Delete without full logging

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We have a big de-normalised warehouse table that we use for all kinds of reporting. It's updated by nightly truncate and insert.

It features only data pertaining to last year onward. To deal with the reporting need for data going further back it has a design-identical clone for some previous years.

There's only one really good reason for not having all this data in the one table: transaction logging.
If we put it all in the same table we'd have to DELETE FROM Table WHERE Year >= @LastYr
and as far as I'm aware that'd pretty much double our rate of log growth.

Is there a way of...

either getting SQL server to treat these two tables as one for the purposes of programming (for table writes as well as reading so a view won't do)
...or somehow telling it to segment its data pages along the lines of the Reporting Year field such that DELETE FROM Table WHERE Year >= @LastYr can just deallocate the pages for that year. For logging purposes that seems informationally identical to what the truncate is doing already so I can't see why it shouldn't be a feature.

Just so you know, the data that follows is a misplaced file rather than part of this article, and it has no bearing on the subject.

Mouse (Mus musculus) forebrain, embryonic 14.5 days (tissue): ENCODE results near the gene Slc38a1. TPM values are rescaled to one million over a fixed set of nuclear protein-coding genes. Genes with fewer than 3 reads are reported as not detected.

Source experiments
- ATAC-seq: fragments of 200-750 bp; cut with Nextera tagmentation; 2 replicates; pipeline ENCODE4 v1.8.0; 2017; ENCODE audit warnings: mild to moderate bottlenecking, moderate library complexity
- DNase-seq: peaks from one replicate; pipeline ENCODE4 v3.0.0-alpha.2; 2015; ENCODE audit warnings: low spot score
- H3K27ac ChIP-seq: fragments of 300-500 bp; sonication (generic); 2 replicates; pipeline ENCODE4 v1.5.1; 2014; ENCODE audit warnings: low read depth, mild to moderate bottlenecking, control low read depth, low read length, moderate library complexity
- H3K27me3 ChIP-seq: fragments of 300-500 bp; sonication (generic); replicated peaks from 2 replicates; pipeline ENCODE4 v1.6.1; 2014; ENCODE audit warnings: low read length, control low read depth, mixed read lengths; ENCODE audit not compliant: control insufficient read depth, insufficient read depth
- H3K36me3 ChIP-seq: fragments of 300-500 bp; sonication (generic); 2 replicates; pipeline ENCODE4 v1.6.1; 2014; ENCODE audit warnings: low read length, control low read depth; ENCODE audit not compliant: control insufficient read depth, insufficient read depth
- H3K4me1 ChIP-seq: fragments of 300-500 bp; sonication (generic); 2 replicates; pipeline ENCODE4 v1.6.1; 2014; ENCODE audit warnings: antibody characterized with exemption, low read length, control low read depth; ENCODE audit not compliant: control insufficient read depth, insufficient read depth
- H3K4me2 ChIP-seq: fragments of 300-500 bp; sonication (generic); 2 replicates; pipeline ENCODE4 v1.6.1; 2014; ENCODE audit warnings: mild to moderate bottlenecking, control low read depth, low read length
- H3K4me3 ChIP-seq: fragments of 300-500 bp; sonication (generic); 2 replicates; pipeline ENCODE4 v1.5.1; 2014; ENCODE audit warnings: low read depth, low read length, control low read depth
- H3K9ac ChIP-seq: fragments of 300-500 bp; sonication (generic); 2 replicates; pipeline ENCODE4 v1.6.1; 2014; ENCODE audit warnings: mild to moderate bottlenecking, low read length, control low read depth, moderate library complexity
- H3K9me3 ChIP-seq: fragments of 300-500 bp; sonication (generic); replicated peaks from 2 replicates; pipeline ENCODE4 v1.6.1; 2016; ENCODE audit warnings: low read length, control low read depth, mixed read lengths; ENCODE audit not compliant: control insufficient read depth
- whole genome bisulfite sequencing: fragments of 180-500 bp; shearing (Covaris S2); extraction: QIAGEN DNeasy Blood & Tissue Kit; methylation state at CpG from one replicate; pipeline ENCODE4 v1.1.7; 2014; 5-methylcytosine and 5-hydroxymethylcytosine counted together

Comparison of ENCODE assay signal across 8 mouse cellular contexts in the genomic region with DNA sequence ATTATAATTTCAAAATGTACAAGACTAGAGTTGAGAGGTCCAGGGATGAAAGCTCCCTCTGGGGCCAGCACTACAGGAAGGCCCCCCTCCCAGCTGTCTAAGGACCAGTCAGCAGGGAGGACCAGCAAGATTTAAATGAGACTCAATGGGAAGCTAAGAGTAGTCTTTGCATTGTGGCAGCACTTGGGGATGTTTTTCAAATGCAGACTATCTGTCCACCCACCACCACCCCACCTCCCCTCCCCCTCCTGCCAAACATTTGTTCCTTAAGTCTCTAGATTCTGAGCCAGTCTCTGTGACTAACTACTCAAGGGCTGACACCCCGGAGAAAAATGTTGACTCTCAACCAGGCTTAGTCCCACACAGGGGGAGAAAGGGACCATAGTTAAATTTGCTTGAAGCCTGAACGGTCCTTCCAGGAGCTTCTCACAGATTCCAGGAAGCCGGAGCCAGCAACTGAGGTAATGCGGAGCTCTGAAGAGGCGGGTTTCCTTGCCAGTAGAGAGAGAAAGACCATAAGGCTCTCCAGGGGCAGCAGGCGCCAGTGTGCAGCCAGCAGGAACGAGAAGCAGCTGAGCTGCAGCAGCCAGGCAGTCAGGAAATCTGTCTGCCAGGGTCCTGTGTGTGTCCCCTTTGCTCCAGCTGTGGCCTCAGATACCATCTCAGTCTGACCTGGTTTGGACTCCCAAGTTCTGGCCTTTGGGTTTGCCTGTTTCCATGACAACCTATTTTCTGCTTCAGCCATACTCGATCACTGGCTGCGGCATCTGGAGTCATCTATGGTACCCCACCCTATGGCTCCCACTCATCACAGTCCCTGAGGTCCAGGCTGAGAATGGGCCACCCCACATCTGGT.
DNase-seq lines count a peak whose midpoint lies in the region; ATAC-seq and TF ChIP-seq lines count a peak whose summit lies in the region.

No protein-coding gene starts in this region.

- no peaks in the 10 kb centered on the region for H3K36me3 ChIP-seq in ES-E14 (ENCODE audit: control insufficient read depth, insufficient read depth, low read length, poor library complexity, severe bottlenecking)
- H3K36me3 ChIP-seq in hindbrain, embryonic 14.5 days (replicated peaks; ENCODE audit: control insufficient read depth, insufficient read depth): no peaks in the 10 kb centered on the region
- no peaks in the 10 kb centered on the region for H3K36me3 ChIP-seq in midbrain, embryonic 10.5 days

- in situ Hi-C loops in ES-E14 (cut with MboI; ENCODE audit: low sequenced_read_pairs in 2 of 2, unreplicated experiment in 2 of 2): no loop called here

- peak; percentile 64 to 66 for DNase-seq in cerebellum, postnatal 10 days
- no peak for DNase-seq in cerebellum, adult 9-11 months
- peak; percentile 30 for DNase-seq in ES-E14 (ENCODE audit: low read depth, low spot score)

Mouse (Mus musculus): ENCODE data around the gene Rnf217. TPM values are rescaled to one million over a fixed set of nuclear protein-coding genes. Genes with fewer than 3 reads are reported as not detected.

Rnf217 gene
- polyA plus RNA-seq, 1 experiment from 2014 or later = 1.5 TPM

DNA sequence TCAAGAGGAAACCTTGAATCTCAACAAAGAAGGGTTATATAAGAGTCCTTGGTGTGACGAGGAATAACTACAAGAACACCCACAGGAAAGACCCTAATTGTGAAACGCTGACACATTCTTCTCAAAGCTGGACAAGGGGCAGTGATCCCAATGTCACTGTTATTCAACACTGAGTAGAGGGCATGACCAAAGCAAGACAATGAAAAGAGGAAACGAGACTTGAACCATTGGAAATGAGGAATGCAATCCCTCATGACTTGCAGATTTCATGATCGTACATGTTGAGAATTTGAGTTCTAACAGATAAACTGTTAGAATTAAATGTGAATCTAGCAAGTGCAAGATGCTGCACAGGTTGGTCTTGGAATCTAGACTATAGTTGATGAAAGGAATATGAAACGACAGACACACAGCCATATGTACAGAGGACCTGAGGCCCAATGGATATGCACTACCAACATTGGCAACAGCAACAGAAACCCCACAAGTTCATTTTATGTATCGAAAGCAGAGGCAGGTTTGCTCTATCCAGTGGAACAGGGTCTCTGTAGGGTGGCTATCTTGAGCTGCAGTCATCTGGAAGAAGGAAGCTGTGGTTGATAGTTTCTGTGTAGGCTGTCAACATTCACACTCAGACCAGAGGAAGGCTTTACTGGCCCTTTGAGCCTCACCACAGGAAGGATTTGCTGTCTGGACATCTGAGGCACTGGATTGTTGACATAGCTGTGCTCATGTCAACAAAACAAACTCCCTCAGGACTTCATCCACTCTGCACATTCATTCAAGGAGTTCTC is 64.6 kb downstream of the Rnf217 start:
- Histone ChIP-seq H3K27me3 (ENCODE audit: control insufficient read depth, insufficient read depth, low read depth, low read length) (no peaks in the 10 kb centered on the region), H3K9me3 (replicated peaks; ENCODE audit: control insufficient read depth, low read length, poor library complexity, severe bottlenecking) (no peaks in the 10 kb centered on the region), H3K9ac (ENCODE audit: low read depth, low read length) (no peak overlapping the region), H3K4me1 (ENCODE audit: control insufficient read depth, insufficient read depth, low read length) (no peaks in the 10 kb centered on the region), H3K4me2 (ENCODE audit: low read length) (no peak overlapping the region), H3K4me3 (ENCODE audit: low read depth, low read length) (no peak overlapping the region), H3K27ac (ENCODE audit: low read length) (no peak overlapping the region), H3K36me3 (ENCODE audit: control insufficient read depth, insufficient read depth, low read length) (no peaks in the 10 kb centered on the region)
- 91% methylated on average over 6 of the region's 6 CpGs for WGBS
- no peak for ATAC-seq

Getting all this in one table would make the warehouse restructure we're planning much more straightforward and avoid all the awkward UNIONs we're using in reporting.

I can imagine that if there's no way round we might just have to make do with reducing code repetition with a parametised SP but that just seems so unnecessary.

Loads of thanks!

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Set it up as a single partitioned table on ReportingYear.

Then you can program as one table for read/write. You can also use partition elimination in your queries and when data is too old to be useful, just drop that partition.
AneeshDatabase Consultant
Top Expert 2009
Did you by nay chance tried the table partitioning; partitioning by year seams to be a better option here, you can drop the partition and recereate it before populating the data



The word partition was in the back of my head when writing my question because I'd heard without knowing the meaning of but it was rattling round back there sounding relevant.

The only reason I'm awarding B not A is because I obviously I now need to read up on partitions though obviously I wasn't expecting a tutorial.

Thanks again

Hope it works out.

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